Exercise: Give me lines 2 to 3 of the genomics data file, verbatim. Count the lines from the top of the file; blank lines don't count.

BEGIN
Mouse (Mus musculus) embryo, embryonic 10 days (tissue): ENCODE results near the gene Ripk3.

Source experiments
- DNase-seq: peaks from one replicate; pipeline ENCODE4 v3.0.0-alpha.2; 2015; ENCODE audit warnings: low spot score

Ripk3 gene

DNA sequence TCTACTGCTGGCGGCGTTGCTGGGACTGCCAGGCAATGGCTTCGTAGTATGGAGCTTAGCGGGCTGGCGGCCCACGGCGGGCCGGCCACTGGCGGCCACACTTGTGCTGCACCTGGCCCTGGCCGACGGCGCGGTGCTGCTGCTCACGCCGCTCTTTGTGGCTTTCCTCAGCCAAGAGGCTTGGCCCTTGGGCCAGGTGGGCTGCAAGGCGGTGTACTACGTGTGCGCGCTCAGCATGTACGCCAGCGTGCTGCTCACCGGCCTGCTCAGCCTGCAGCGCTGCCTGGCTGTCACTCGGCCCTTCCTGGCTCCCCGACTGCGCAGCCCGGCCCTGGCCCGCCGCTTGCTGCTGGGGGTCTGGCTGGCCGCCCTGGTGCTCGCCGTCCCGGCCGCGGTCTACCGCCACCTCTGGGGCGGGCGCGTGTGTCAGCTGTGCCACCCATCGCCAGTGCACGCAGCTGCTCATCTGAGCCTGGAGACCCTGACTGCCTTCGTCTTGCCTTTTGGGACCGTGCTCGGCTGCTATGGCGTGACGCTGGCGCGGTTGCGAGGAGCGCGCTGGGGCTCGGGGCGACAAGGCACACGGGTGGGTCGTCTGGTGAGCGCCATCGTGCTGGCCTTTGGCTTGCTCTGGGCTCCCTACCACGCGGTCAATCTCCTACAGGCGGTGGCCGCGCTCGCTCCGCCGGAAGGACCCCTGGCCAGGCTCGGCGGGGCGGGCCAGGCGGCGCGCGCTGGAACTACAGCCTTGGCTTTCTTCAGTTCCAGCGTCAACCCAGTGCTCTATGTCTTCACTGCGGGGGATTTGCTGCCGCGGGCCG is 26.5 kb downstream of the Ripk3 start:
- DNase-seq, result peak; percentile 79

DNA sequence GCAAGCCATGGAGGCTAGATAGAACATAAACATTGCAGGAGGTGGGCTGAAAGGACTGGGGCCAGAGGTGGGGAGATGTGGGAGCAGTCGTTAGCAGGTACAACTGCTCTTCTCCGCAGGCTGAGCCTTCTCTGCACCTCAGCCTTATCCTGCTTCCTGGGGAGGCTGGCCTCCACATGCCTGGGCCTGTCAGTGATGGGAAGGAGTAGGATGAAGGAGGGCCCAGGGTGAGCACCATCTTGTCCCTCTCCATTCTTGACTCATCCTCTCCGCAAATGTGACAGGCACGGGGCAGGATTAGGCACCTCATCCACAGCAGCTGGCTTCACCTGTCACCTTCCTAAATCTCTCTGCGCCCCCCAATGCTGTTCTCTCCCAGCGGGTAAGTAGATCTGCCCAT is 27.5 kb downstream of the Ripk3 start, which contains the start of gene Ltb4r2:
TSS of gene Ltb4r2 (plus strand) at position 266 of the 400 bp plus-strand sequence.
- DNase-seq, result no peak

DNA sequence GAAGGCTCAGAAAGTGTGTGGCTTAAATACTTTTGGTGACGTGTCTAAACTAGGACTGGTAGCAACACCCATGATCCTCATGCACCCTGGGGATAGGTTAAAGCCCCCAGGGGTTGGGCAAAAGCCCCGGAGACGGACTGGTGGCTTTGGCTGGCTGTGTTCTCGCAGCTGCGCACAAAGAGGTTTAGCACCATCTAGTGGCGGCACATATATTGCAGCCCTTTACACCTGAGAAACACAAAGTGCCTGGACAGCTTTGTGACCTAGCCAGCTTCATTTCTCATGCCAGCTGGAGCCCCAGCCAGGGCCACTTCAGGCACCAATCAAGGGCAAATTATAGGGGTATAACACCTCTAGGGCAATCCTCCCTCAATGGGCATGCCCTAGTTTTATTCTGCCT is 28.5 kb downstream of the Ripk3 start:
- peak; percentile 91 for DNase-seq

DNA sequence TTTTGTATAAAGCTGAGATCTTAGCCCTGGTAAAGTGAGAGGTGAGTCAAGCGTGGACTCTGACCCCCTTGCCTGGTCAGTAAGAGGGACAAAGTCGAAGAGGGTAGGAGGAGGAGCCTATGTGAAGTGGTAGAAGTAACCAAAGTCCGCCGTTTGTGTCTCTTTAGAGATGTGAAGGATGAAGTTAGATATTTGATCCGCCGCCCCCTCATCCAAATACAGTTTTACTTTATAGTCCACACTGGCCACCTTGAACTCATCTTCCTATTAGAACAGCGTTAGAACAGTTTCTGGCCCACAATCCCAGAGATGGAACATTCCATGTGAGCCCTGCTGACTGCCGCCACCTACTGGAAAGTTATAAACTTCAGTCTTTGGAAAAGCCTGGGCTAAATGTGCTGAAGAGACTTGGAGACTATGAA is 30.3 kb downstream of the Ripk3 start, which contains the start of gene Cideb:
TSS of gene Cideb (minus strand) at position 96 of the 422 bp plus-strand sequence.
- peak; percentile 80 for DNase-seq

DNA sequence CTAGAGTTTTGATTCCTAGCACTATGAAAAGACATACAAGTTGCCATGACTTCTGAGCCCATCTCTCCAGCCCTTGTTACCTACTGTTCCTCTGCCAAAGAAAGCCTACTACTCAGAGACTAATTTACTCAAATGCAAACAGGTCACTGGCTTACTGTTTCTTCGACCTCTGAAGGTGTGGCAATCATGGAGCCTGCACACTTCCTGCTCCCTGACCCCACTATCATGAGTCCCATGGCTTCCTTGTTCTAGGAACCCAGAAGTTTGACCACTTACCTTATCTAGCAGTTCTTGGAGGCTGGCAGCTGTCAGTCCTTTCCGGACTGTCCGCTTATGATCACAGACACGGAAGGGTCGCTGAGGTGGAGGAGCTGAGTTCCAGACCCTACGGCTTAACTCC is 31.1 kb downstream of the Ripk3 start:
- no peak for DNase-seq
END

Source experiments
- DNase-seq: peaks from one replicate; pipeline ENCODE4 v3.0.0-alpha.2; 2015; ENCODE audit warnings: low spot score